Three recent settlements illustrate the Department of Justice’s interest in aggressively pursuing claims brought by whistleblowers against defense contractors who fail to abide by the specific terms of their contracts with the government.
In two recent cases, major defense contractors were forced to pay millions of dollars for overbilling the government for work performed by under-qualified employees.
Lockheed Martin Integrated Systems (LMIS, a subsidiary of Lockheed Martin, Inc.) settled a whistleblower claim for $27.5 million to resolve allegations that it violated the terms of its contracts with the government in the Rapid Response contract issued by CECOM by using underqualified employees who were nonetheless billed at the rates of more qualified employees as required under the terms of the contracts.
In a similar case, DRS Technical Services, Inc., paid $13.7 million to settle allegations that it overbilled the government under its Rapid Response contract with CECOM by using employees who lacked the required job qualifications specified by the contract. Because the company used employees who did not have the necessary qualifications, all of the bills submitted for the work performed by those employees could be considered false claims against the government and actionable under the False Claims Act.
In another recent case involving a major defense contractor, the Boeing Company paid $23 million to resolve allegations that it submitted false claims for labor charges on maintenance contracts with the U.S. Air Force. Again, this defense contractor allegedly billed for labor costs in violation of the applicable contract requirements, including billing for time its mechanics spent at meetings that were not directly related to the work covered by the contract. The whistleblowers who brought the Boeing case to the government received $3.9 million as their share of the settlement.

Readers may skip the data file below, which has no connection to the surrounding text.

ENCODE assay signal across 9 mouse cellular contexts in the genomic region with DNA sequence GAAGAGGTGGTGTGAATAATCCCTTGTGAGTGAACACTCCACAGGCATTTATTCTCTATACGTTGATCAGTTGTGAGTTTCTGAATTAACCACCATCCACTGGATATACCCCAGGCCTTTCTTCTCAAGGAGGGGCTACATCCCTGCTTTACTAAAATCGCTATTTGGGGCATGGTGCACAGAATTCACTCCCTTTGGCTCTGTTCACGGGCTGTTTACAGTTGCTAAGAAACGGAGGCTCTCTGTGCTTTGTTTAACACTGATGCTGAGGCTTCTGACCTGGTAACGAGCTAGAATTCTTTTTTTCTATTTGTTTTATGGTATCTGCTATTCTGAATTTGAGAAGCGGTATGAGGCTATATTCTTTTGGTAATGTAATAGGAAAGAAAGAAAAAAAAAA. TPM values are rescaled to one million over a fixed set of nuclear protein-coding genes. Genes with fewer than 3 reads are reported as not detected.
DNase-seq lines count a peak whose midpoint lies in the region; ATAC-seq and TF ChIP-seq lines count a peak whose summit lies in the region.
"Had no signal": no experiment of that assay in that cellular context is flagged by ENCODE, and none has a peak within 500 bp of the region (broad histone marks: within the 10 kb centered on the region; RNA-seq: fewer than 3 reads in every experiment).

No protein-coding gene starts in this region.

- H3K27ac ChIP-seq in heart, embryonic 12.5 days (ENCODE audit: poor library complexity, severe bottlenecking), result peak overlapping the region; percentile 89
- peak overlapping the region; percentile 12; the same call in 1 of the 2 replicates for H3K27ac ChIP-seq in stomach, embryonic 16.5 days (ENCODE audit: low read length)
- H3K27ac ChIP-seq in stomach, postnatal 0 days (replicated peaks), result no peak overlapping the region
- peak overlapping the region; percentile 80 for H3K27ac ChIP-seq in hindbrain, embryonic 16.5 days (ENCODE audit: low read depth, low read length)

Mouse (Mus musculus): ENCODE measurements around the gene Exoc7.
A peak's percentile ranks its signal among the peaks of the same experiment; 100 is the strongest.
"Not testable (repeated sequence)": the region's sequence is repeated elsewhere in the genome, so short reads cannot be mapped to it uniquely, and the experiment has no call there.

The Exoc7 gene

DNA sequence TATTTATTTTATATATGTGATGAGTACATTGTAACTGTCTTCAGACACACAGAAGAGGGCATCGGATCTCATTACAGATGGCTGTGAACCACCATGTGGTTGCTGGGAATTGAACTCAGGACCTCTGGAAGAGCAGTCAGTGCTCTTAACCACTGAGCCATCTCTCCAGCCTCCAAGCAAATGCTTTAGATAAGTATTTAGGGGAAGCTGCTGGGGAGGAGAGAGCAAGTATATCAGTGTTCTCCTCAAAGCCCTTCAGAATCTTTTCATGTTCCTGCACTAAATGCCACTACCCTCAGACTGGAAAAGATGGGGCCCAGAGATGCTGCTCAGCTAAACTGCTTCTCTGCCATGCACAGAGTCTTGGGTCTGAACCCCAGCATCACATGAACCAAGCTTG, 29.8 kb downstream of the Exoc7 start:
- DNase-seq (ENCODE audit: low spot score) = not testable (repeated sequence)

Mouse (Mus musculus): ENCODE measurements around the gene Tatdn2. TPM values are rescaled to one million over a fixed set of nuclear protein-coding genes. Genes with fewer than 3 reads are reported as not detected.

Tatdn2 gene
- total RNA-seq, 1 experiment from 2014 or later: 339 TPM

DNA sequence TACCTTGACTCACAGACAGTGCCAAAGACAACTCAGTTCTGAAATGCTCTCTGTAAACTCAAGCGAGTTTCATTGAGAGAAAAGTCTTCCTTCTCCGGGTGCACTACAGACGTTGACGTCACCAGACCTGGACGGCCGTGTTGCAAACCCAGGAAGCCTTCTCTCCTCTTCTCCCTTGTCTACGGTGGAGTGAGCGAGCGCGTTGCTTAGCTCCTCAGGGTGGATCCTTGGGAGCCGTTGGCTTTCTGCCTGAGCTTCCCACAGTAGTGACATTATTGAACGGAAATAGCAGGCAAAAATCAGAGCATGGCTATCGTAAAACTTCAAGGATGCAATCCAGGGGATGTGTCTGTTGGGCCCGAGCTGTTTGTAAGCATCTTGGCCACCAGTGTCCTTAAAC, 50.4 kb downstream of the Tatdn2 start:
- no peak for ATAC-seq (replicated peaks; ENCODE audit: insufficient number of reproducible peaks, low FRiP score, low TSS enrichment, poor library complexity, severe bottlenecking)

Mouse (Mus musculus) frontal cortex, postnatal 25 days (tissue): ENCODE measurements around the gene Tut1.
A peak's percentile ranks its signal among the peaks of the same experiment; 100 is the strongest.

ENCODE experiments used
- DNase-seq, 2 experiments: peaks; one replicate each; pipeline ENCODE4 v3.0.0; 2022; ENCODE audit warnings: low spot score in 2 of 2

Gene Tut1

These recent cases show that defense contractors may be routinely overbilling the government. Defense contracts generally have very specific requirements for qualified employees and limits on the type of work for which the contractor can bill the government.
Anyone who is aware of a defense contractor who is billing the government for any work that is not in strict compliance with its contract should consider consulting our firm about the possibility of reporting this potential fraud to the government by filing a qui tam action under the False Claims Act. A successful whistleblower claim can lead to an award of up to 30% of the amount ultimately recovered by the government. The False Claims Act also protects any employee of a defense contractor who comes forward and reports the fraud to the government.